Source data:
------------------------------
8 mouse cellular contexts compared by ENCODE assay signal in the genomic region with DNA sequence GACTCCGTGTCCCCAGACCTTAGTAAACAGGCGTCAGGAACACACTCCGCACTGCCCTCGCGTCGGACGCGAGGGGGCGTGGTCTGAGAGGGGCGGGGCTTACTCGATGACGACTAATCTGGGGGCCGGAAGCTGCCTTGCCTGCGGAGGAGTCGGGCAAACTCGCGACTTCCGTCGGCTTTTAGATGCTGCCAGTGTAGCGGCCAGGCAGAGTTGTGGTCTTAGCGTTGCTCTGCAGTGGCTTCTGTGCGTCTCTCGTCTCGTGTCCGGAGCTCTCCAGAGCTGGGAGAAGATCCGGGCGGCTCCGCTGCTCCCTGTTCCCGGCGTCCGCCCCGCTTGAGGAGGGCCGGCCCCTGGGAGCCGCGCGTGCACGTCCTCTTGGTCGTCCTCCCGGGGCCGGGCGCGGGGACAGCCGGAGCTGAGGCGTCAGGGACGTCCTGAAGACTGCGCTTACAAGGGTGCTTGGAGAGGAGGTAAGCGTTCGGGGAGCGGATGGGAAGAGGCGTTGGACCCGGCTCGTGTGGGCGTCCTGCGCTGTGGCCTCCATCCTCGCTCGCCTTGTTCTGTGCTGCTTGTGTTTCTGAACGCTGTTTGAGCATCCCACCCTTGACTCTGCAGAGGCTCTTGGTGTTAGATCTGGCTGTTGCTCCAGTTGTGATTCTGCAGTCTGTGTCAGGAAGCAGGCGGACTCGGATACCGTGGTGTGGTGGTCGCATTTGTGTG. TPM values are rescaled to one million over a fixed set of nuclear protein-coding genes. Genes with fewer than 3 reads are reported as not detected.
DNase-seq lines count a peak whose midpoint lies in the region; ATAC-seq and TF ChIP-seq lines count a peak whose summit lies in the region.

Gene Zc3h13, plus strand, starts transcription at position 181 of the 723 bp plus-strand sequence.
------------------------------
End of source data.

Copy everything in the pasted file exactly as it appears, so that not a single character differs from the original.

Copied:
8 mouse cellular contexts compared by ENCODE assay signal in the genomic region with DNA sequence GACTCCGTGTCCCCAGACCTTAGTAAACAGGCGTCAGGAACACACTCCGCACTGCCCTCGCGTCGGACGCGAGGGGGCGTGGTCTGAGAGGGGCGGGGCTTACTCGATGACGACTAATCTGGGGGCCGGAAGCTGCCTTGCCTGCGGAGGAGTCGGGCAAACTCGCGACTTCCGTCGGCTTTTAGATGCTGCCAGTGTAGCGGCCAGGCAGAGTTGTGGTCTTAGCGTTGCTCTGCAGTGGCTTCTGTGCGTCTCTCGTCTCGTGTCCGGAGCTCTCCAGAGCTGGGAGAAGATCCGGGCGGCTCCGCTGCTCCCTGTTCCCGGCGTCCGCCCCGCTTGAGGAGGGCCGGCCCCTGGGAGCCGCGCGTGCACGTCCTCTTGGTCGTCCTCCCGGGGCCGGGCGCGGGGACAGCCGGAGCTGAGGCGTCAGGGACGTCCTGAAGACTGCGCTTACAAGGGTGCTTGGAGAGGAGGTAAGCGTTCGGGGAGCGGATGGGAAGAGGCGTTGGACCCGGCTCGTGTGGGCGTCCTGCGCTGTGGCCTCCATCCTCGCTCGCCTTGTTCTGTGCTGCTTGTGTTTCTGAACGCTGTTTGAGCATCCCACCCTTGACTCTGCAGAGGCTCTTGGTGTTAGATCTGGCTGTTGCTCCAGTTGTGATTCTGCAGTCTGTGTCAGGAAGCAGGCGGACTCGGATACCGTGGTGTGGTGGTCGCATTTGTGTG. TPM values are rescaled to one million over a fixed set of nuclear protein-coding genes. Genes with fewer than 3 reads are reported as not detected.
DNase-seq lines count a peak whose midpoint lies in the region; ATAC-seq and TF ChIP-seq lines count a peak whose summit lies in the region.

Gene Zc3h13, plus strand, starts transcription at position 181 of the 723 bp plus-strand sequence.